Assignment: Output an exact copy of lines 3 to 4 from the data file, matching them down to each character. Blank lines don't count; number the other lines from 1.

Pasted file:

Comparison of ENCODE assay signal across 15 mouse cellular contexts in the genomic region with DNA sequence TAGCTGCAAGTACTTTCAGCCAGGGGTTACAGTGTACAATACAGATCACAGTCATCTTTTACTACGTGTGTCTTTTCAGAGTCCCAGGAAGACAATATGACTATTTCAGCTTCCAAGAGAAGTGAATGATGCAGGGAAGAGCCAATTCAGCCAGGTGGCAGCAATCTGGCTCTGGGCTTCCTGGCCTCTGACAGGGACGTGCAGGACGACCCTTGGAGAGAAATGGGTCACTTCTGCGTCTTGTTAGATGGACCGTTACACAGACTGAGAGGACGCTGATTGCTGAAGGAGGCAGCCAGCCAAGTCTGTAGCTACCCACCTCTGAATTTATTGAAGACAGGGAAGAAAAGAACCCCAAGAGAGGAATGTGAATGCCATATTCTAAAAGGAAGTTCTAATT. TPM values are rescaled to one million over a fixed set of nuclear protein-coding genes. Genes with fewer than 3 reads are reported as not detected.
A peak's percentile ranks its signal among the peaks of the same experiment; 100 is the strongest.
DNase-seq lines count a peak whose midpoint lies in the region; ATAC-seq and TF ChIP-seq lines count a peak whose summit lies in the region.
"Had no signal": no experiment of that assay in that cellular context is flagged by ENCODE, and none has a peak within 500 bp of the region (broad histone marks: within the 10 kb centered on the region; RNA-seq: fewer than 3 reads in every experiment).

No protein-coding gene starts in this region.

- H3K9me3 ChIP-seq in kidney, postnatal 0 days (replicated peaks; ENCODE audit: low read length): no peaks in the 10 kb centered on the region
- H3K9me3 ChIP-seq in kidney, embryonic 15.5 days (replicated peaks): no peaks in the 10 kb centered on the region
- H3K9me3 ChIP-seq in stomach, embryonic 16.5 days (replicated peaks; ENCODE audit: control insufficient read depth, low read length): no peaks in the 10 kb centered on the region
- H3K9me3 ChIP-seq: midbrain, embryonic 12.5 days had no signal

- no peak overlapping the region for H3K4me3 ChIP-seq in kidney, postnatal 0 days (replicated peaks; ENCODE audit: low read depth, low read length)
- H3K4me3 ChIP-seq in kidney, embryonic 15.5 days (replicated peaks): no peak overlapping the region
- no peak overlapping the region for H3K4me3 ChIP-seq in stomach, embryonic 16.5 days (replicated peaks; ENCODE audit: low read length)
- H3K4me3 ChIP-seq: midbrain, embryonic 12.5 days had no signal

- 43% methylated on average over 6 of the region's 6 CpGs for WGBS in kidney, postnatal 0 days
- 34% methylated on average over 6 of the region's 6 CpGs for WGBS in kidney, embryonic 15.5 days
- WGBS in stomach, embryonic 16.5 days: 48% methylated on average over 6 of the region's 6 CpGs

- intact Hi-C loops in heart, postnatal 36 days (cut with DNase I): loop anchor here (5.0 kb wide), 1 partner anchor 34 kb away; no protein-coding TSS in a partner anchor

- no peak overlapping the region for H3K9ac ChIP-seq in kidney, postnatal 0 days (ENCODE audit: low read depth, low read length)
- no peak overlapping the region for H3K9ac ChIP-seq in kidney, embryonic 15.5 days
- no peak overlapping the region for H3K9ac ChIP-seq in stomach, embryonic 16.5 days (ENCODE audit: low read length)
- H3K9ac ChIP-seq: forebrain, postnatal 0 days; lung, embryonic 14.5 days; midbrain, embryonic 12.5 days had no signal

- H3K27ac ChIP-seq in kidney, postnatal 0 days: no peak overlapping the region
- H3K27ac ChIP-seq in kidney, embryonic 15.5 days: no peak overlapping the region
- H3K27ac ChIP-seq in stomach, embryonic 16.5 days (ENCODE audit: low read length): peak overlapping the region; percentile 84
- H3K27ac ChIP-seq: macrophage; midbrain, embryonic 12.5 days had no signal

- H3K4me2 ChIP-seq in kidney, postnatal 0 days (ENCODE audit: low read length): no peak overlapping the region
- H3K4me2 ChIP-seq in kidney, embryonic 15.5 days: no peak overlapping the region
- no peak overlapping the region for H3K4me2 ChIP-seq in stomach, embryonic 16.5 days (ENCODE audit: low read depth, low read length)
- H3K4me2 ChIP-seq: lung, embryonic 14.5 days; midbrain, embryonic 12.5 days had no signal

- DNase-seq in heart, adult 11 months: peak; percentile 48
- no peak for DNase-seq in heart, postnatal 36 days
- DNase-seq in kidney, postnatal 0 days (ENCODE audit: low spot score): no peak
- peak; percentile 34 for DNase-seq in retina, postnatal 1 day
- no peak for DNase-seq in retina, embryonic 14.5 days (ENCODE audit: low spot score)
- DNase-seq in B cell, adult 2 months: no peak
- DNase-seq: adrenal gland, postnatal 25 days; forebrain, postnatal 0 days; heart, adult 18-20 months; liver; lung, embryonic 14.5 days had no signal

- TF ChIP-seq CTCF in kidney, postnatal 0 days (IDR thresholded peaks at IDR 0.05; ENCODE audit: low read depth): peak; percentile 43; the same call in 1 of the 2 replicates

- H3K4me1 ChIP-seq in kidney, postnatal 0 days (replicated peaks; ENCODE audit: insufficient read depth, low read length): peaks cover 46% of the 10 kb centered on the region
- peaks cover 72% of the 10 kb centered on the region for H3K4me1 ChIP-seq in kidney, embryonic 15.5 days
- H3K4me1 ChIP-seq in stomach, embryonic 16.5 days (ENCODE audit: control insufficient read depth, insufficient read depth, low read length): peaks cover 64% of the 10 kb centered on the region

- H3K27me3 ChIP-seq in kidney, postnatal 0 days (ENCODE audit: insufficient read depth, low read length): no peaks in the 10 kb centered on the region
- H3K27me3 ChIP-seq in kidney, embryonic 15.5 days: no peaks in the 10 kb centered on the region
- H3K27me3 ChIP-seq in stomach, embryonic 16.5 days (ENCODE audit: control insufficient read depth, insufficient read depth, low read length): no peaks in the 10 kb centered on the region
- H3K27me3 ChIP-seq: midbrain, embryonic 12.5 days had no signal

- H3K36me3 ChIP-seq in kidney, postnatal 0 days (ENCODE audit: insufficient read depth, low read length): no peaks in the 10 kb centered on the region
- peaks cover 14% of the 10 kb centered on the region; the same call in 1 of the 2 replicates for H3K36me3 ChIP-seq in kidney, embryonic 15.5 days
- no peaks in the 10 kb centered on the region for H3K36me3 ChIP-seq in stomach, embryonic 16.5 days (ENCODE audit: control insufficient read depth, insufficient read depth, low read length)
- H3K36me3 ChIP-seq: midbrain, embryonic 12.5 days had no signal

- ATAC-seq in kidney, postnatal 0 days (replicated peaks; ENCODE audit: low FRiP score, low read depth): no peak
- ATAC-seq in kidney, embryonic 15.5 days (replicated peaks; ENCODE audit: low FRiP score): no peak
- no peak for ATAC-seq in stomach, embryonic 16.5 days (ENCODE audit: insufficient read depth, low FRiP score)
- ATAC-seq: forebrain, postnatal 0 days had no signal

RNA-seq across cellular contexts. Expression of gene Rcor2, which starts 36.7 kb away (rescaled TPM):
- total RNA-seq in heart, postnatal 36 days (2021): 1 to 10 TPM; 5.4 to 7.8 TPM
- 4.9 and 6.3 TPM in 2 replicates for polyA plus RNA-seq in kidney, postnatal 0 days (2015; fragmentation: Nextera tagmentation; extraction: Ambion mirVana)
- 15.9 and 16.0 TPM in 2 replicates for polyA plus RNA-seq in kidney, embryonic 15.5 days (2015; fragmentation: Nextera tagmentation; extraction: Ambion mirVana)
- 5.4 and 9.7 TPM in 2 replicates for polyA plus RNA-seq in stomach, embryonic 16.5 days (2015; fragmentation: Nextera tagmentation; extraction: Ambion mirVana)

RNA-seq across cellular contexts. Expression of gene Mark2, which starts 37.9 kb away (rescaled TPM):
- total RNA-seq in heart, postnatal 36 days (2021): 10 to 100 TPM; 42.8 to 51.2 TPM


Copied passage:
DNase-seq lines count a peak whose midpoint lies in the region; ATAC-seq and TF ChIP-seq lines count a peak whose summit lies in the region.
"Had no signal": no experiment of that assay in that cellular context is flagged by ENCODE, and none has a peak within 500 bp of the region (broad histone marks: within the 10 kb centered on the region; RNA-seq: fewer than 3 reads in every experiment).